Goryon-San is famous in Japan, so is its food. In Sydney, though, very few people have heard of Hakata-style kushiyaki – a kind of Japanese cooking where meat is marinated, skewered and grilled over charcoal. “It's kind of [like] yakitori, but in Hakata it’s not just chicken, you have everything on skewers,” says Goryon-San’s head chef Akihito Marui.
In Hakata (on the island of Kyushu, the south-westernmost of Japan’s main islands), the speciality is pork belly, either grilled on its own or thinly cut and wrapped around various mushrooms and greens. “I went to Goryon-San in Tokyo for two weeks to practise this,” says Marui. “It was a precious experience. I was taught a specialised skill.”
Like all Japanese grilled-meat styles, kushiyaki is firmly based in the genre of “drinking foods”. Marui says that means the first thing you should order is a tap beer and then a couple of skewers, maybe cabbage or enoki mushrooms wrapped in pork belly. “Hakata people will grill anything wrapped in pork belly,” he says. As the night progresses you should order Wagyu sirloins and skewers of gooey grilled mozzarella, and either a cocktail or a shochu (distilled spirit) and eventually sake.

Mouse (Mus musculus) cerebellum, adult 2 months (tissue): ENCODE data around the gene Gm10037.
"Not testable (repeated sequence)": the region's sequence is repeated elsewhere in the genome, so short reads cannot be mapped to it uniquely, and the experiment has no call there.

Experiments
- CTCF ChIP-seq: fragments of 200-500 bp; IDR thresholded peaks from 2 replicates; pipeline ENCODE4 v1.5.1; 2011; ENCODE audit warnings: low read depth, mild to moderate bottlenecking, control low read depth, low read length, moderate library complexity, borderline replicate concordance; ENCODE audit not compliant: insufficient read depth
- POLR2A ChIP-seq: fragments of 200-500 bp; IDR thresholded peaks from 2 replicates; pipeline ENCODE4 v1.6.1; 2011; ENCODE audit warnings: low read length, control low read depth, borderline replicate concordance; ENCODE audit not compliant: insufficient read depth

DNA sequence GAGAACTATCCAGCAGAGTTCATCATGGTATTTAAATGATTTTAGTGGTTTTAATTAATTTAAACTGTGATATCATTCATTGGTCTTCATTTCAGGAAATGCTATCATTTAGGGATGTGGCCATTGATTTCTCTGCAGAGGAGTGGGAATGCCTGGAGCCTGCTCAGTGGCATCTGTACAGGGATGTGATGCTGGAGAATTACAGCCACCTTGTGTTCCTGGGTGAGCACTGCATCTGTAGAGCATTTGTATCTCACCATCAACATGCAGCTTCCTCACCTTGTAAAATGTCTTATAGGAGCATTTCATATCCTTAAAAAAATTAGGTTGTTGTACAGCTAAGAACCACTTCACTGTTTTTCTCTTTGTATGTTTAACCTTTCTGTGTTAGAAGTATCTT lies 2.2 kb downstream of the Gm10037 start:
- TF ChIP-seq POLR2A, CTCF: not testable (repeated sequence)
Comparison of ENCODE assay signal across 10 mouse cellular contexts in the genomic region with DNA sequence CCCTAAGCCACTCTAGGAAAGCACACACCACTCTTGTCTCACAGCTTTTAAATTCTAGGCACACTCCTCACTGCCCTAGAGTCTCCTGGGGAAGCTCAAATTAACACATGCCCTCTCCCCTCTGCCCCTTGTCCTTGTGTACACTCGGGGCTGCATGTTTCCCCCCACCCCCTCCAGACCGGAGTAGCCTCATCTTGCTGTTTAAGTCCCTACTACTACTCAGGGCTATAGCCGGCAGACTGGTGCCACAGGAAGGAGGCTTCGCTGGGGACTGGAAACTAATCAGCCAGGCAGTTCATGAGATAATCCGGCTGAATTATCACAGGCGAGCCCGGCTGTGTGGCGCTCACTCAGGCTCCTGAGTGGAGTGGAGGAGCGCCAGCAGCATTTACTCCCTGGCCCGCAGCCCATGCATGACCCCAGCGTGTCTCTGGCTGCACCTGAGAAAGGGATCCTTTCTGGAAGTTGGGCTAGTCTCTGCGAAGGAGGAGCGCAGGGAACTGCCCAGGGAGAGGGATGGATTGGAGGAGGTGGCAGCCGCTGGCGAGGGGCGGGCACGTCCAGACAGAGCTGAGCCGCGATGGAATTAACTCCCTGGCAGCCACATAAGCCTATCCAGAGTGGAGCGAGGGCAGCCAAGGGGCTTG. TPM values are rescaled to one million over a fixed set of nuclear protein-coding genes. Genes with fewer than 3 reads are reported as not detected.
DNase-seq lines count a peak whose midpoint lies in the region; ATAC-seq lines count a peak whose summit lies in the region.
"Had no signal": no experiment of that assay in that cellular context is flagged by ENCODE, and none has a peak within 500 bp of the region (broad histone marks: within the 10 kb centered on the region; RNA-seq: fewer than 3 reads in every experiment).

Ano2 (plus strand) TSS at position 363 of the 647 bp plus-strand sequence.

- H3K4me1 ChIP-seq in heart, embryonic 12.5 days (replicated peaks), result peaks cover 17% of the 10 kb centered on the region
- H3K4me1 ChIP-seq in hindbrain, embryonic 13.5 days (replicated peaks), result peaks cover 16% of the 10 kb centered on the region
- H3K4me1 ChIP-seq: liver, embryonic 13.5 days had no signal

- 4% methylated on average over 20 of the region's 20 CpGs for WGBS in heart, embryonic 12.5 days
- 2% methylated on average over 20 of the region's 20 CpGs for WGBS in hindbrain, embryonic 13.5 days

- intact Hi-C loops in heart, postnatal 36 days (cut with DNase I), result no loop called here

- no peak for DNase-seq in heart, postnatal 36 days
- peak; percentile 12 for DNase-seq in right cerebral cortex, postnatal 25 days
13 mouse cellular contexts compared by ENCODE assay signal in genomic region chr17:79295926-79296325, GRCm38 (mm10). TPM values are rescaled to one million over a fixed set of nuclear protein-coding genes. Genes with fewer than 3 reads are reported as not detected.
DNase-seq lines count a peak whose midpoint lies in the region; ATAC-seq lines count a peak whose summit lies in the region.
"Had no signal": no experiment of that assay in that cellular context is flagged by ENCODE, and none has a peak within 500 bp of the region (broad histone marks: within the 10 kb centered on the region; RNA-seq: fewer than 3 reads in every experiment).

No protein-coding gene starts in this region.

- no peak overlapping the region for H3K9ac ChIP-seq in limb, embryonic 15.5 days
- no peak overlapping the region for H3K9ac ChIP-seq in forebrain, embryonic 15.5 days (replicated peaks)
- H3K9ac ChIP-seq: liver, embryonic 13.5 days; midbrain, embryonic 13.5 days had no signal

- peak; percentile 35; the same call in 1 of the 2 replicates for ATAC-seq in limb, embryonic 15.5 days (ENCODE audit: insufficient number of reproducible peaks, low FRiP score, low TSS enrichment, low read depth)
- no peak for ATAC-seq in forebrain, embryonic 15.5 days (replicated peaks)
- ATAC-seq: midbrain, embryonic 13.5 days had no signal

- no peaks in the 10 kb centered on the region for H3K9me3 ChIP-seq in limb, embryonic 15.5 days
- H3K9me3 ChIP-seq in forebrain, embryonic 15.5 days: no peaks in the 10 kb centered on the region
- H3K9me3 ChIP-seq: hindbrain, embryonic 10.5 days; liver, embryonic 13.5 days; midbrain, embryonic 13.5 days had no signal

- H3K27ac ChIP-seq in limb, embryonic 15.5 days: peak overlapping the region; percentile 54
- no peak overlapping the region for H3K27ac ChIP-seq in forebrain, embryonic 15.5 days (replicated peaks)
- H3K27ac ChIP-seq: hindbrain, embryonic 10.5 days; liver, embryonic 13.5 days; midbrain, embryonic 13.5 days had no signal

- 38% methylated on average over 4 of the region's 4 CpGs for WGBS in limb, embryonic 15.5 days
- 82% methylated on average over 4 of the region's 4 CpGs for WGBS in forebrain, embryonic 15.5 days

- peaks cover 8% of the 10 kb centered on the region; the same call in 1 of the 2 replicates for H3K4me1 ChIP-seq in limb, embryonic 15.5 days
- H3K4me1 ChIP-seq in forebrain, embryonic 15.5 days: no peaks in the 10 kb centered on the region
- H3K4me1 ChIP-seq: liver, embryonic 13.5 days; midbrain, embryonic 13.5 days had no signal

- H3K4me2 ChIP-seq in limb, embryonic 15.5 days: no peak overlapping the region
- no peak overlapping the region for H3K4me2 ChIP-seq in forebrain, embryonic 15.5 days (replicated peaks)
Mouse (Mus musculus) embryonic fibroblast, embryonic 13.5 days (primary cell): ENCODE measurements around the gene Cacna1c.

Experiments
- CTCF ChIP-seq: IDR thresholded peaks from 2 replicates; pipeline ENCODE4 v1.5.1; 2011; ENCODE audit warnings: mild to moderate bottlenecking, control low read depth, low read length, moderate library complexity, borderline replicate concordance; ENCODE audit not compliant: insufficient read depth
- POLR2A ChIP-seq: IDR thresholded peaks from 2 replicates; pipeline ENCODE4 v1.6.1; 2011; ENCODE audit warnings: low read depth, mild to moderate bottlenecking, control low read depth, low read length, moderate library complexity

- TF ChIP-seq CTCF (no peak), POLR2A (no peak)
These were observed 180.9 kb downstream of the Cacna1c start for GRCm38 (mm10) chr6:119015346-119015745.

There’s not a huge variety outside the extensive range of grilled meats and seafood, and skewers. There’s just a small selection of salads, some edamame options (truffle salt or smoked chilli), and a tonkotsu-based hotpot loaded with gyoza. “We want to make [very traditional] home-style dishes,” says Marui.
If you come in while the sun is still strong the display fridge will be empty and the grill chef will be off-shift. Instead you’ll have access to a small menu that includes three Hakata-style ramens (tonkotsu is the main one of the region there) and a couple Japanese rice bowls.
In Japan you would usually find this kind of food in tiny, dark, alley bars as old fashioned as the guys running them (there are not a lot of women cooking in izakayas). Goryon-San Sydney has kept the same open-kitchen tradition but it’s no dowdy set-up. Sure, it’s in a backstreet, but it’s modern, seductively lit and smells like deliciousness.